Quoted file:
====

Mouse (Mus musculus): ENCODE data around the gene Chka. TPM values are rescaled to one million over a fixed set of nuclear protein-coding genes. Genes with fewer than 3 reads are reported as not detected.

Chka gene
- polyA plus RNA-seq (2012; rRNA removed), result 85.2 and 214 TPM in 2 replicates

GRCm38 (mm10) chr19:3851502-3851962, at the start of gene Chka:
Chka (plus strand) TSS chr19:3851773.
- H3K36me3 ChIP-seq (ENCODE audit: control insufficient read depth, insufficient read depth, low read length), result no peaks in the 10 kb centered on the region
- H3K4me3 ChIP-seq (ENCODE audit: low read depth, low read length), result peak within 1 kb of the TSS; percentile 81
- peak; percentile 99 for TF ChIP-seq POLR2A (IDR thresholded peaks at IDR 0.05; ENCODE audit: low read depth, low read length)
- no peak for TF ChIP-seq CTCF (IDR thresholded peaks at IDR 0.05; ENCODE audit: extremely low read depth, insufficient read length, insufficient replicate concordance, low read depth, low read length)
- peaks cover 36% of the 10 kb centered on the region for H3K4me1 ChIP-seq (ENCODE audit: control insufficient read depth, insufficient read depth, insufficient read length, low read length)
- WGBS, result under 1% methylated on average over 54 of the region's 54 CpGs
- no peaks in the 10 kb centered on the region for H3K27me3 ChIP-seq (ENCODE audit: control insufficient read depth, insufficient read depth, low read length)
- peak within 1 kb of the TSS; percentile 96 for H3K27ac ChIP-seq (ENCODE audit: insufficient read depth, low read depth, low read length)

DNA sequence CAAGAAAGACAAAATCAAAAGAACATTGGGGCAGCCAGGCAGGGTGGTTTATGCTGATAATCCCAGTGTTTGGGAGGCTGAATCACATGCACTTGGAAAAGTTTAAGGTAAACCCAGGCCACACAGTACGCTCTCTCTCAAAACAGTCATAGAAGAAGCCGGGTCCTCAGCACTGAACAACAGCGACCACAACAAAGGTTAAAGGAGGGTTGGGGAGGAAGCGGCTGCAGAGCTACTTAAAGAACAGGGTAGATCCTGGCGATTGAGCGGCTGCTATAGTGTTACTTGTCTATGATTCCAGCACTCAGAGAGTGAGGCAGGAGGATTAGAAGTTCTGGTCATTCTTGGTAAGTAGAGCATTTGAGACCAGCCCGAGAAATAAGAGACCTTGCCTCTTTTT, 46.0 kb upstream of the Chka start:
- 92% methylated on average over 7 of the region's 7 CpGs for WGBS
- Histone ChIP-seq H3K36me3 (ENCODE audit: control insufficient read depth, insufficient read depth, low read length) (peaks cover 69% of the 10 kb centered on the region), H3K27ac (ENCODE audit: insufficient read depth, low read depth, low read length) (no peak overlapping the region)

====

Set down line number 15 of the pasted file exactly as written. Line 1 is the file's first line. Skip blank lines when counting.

- 92% methylated on average over 7 of the region's 7 CpGs for WGBS